Torx are better than phillips screws. They both work ok when you can PUSH on them when installing and removing.Dumb people will put them on eveything and then bury them down in an inaccessible place.I also love it when I buy a boring bar and the insert is held in with a torx and they GIVE you a free l shaped wrench that quickly camms out the first and last time you try to use it. Allways model your parts at the midpoint of tolerance. ABSOLUTELY, this is something that old time designers will never learn,they are too fixed in their ways. Edwin Dirnbeck
 

Hbjj

Cast Iron
Joined
Mar 18, 2013
Location
Washington st
+1 on toleranceing it probably the single largest cause of problems/friction/wasted time and money.

Simple elegant designs.

It seems to me that many engineers create overly elaborate and complex designs

IMHO the more complex the design the less engineering talent expressed.

Remember K.I.S.S

students should study designer's like Browning and kalashnikov two geniuses of design the likes of witch will probably never be seen again.
 

mhajicek

Titanium
Joined
May 11, 2017
Location
Minneapolis, MN, USA
Torx are better than phillips screws. They both work ok when you can PUSH on them when installing and removing.Dumb people will put them on eveything and then bury them down in an inaccessible place.I also love it when I buy a boring bar and the insert is held in with a torx and they GIVE you a free l shaped wrench that quickly camms out the first and last time you try to use it. Allways model your parts at the midpoint of tolerance. ABSOLUTELY, this is something that old time designers will never learn,they are too fixed in their ways. Edwin Dirnbeck

I've never once had a torx cam out. There's no taper. EVERY insert screw I've seen is torx, because it works so much better than hex. On small screws the tip of the driver will snap off, or the head of the screw will snap off, before the torx cams out. I wonder what you're doing differently than me.
 

mhajicek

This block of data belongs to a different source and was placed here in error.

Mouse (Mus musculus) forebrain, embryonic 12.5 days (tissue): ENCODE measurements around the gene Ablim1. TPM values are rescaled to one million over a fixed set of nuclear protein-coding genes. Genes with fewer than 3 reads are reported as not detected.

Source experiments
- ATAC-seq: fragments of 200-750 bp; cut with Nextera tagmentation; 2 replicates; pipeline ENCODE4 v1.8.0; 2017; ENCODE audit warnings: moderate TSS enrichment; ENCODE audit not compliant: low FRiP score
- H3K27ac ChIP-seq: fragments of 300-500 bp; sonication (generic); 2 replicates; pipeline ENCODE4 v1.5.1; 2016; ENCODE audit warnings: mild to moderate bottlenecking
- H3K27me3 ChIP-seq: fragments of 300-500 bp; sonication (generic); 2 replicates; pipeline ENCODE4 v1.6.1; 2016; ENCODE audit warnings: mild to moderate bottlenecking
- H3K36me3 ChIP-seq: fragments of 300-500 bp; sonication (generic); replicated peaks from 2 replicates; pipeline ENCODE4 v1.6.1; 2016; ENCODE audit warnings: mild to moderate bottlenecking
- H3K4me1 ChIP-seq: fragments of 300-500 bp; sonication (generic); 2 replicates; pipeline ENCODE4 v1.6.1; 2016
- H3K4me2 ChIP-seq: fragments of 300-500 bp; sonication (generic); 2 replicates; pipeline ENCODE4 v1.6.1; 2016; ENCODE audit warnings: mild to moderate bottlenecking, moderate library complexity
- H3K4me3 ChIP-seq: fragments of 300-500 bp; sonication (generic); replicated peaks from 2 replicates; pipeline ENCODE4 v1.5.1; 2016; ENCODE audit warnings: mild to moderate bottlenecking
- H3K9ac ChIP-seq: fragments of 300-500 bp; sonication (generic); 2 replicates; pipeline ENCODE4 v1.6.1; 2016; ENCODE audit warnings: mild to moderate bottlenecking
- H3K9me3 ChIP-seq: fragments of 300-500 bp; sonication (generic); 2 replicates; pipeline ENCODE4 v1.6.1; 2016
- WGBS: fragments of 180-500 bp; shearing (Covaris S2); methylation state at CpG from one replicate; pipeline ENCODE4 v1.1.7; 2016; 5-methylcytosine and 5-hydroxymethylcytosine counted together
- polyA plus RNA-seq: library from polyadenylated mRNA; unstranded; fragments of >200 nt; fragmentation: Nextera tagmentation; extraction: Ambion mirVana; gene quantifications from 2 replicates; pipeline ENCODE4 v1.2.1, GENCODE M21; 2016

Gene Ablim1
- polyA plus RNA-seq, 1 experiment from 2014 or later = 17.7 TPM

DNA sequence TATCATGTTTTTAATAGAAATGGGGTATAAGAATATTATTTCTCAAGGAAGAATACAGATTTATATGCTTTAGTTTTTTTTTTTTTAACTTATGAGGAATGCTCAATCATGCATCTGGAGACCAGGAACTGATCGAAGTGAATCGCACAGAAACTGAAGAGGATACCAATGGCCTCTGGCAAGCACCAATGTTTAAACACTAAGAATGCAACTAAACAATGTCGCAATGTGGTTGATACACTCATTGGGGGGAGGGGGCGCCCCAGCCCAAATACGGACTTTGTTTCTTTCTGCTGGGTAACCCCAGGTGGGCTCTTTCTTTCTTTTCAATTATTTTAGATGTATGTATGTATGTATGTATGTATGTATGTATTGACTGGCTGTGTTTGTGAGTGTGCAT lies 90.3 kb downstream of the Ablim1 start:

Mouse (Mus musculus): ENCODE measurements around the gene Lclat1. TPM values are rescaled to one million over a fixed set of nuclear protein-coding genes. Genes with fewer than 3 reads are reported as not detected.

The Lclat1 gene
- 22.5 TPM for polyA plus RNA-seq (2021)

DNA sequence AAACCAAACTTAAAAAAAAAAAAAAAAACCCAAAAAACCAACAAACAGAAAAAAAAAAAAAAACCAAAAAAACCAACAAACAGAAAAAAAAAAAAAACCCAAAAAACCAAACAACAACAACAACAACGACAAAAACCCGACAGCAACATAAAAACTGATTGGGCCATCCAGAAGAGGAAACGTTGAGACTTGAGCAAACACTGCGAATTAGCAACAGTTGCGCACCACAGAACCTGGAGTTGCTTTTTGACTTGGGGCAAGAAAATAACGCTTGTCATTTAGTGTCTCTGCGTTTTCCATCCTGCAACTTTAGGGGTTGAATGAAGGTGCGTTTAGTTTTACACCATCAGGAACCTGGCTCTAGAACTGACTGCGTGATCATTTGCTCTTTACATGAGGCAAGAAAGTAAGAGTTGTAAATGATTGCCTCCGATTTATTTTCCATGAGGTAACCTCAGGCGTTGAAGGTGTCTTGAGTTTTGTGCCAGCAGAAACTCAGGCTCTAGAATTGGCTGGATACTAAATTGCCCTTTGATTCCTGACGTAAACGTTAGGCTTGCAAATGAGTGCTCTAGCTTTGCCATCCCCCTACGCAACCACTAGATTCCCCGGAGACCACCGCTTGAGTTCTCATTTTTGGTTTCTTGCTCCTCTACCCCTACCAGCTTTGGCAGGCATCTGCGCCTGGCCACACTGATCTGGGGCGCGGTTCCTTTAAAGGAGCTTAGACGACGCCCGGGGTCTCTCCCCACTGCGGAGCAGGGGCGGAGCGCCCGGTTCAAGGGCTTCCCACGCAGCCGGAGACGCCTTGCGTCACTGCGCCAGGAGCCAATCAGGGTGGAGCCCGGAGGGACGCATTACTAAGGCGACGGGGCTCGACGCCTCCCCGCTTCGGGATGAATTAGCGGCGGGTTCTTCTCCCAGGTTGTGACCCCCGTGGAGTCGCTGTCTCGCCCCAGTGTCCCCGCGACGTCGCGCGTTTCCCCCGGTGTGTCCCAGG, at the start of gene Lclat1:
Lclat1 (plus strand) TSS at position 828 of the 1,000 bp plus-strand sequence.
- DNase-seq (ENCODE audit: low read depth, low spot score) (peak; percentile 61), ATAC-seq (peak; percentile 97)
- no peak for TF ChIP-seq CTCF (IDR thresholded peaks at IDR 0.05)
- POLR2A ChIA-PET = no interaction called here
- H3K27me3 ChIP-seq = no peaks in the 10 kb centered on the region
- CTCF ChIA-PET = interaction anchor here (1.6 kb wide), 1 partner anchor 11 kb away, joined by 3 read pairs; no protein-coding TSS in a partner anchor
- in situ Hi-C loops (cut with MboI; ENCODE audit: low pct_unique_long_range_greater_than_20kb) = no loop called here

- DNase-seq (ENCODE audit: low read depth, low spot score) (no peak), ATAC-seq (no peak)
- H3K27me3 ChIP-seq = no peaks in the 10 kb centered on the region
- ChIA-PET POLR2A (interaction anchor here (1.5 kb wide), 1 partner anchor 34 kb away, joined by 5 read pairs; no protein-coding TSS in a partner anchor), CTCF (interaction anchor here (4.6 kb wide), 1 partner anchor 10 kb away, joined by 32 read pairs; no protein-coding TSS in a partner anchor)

Titanium
Joined
May 11, 2017
Location
Minneapolis, MN, USA
Oh, here's another one. Parts are a lot easier to machine if there's something to hold it by; two flat, parallel, opposing surfaces, or a bit of straight cylinder, etc. Organic surfaces all over gets tricky, and may require tab parting with hand cleanup.
 

Bondo

Hot Rolled
Joined
May 14, 2011
Location
Bridgeton NJ
Every young engineer I have ever met, could not read a damm tape measure.

If you can draw it up in cad to the .001 then why the hell cant you read a tape.

Sent from my SM-G960U using Tapatalk
 

John Garner

Titanium
Joined
Sep 1, 2004
Location
south SF Bay area, California
The overwhelming majority of failure causes in screw-to-driver interfaces I've had to fix over the last forty-some years have been of "organic" origin. The most common mechanical manifestations of these failures have been, in no particular order, 1) using an undersize driver, 2) using a wrong-type driver, and 3) not putting the bit all the way into the screw's drive recess.

The undersize driver problem is especially common in cross- type and star-type recesses, with an honorable mention to those who use a metric hex driver in an Imperial recess . . . Or vice-versa.

Bringing this back to the designer-to-maker interface, I'd sure like to see designers identify drivers to fit any out-of-the-ordinary screwheads that are used in their designs.
 

edwin dirnbeck

Hot Rolled
Joined
Oct 24, 2013
Location
st,louis mo
I've never once had a torx cam out. There's no taper. EVERY insert screw I've seen is torx, because it works so much better than hex. On small screws the tip of the driver will snap off, or the head of the screw will snap off, before the torx cams out. I wonder what you're doing differently than me.

In the auto repair business the proper name is _______ torx.Edwin Dirnbeck
 

edwin dirnbeck

Hot Rolled
Joined
Oct 24, 2013
Location
st,louis mo
The overwhelming majority of failure causes in screw-to-driver interfaces I've had to fix over the last forty-some years have been of "organic" origin. The most common mechanical manifestations of these failures have been, in no particular order, 1) using an undersize driver, 2) using a wrong-type driver, and 3) not putting the bit all the way into the screw's drive recess.

The undersize driver problem is especially common in cross- type and star-type recesses, with an honorable mention to those who use a metric hex driver in an Imperial recess . . . Or vice-versa.

Bringing this back to the designer-to-maker interface, I'd sure like to see designers identify drivers to fit any out-of-the-ordinary screwheads that are used in their designs.

When repairing an old part that has _______ torx,you have one shot at it.I blow the screw out ,then I grind the tip of my Bit so that it is a very snug fit and then cross my fingers. Edwin Dirnbeck
 

edwin dirnbeck

Hot Rolled
Joined
Oct 24, 2013
Location
st,louis mo
I've never once had a torx cam out.

How Ironic, Torx was invented by a company named CAMCAR,you couldnt make this stuf up.I think that a guy invented the torx and THEN decided to name his company. He should have named it CAMOUT .I dont like them and will never use them if I have a choice .But hey I aint complaining.Edwin Dirnbeck